Human iPSC-derived cardiomyocytes: A translational model to predict drug-induced cardiac arrhythmias and long-term toxicity
Poster Sep 25, 2017
R Kettenhofen, G Luerman, R Bucerius, I Kopljar, DJ Gallacher, A De Bondt, E Vlaminckx, I Van Den Wyngaert, HR Lu, H Bohlen
Human induced pluripotent stem cell (iPSC)-derived cardiomyocytes represent a promising model for in vitro prediction of cardiac arrhythmias. Currently, two commercially available hiPSC-derived cardioymocyte products - including Axiogenesis Cor.4U human cardiomyocytes - are validated in an international multi-coresite study inside the comprehensive in vitro Pro-arrhythmia (CiPA) consortium. This aims to change the paradigm of safety pharmacological assessment from the assessment of drug interaction with the hERG channel to a potentially clinically more relevant assay system using human iPSC-derived cardiomyocytes in MEA-, voltage- and calcium-sensitive dye recordings.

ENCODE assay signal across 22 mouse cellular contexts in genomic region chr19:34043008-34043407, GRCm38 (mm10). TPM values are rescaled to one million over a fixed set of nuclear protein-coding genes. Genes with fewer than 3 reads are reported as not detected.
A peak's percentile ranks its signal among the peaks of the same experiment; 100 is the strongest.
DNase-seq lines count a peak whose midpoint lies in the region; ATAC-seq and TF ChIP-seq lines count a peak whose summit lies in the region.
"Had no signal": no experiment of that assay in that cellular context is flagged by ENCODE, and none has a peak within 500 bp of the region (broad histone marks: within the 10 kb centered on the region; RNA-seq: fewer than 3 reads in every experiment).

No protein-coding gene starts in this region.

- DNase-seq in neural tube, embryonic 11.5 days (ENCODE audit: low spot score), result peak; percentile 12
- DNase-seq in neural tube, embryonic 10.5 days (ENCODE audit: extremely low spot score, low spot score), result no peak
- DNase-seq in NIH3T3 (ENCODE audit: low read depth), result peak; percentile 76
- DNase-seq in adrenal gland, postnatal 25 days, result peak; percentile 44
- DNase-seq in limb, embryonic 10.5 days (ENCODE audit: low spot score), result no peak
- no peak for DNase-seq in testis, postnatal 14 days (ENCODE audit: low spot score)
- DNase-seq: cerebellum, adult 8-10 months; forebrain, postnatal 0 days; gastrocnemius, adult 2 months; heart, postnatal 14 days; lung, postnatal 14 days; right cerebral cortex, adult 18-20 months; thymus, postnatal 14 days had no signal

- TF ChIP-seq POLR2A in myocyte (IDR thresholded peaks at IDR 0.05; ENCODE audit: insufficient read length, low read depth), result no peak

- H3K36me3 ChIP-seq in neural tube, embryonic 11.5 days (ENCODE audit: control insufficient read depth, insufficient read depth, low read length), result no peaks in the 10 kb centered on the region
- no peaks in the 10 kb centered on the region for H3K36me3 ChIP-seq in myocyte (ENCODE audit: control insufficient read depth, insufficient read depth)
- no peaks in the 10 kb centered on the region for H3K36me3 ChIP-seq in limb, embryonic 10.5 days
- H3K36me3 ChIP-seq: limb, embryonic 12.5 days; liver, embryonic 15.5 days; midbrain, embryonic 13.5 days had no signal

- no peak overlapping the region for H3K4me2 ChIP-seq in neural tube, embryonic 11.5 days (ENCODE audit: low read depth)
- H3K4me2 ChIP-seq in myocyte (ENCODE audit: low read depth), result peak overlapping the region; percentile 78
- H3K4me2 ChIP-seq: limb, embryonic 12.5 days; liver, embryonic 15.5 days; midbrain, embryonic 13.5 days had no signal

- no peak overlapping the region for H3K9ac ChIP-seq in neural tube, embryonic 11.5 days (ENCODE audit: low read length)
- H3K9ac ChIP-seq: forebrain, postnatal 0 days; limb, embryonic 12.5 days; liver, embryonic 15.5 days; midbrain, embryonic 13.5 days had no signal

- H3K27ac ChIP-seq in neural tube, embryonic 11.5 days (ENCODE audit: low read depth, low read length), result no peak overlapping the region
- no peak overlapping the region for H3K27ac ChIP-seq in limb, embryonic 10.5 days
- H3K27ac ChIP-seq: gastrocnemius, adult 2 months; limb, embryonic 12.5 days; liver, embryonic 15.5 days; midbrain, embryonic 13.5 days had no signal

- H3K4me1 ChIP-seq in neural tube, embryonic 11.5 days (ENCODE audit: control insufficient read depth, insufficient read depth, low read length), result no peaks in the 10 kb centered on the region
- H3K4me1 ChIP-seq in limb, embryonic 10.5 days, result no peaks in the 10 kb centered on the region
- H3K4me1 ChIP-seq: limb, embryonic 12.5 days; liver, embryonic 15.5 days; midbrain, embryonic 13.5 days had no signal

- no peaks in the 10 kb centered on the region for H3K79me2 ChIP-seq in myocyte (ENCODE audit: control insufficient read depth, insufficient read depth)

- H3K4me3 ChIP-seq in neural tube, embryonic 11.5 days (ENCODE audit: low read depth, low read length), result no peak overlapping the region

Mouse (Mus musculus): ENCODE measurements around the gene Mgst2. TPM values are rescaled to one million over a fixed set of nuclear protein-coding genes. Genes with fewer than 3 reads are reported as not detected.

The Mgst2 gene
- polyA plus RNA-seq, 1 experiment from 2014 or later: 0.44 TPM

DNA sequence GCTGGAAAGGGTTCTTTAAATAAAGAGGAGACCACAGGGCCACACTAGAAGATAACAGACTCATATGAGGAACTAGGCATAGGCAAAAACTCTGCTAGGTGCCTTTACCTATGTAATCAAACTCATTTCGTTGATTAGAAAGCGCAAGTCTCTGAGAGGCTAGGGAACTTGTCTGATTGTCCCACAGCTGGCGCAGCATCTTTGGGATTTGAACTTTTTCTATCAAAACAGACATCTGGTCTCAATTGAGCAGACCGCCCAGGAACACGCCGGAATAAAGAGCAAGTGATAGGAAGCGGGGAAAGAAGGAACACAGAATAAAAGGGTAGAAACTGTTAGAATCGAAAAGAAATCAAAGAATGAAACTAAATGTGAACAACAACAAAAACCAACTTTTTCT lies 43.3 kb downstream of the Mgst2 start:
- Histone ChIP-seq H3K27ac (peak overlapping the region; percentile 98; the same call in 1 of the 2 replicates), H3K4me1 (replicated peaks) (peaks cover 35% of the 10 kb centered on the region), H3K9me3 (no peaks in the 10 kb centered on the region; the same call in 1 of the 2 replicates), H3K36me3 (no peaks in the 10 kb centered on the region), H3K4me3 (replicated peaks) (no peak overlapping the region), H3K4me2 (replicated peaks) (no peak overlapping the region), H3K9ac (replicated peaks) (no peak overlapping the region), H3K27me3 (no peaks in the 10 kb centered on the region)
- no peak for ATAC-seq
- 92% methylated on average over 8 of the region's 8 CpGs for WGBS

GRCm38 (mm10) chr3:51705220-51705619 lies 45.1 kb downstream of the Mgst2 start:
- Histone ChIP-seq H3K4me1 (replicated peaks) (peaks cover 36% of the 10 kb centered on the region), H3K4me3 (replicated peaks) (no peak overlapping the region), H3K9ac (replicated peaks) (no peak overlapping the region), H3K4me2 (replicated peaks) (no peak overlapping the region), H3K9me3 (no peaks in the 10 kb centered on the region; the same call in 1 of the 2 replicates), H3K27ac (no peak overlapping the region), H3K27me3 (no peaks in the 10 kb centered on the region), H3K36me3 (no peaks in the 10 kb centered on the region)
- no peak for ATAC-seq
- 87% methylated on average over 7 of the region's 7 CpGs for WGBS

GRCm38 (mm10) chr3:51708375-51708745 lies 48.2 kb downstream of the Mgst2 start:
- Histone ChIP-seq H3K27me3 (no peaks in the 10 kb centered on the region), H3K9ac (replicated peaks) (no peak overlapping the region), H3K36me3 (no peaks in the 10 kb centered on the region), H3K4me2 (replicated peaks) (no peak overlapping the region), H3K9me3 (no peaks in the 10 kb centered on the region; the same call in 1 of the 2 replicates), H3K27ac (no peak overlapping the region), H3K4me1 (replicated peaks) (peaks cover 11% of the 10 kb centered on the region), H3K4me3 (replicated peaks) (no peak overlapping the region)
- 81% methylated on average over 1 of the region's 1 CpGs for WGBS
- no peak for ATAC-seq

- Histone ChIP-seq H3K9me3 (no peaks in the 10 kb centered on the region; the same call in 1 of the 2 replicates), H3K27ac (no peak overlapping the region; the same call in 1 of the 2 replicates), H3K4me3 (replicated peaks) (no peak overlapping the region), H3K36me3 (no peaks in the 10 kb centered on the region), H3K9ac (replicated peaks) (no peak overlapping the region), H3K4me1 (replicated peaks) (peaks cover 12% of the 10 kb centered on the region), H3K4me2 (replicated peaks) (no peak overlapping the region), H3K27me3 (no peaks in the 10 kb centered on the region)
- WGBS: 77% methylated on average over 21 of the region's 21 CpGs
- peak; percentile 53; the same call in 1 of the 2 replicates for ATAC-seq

Besides CiPA, a variety of oncological drugs including tyrosine kinase and HDAC inhibitors have been reported to induce long-term cardiac toxicity in the clinic. Recent findings clearly show that Cor.4U cardioymocytes can be applied to a long-term impedance assay and the results from known drugs perfectly translate to the clinical observations.
The results shown here imply that iPSC-derived Cor.4U human cardioymocytes are a translational in vitro cell model for the prediction of clinically relevant drug-induced cardiac arrhythmias and long-term toxicity.
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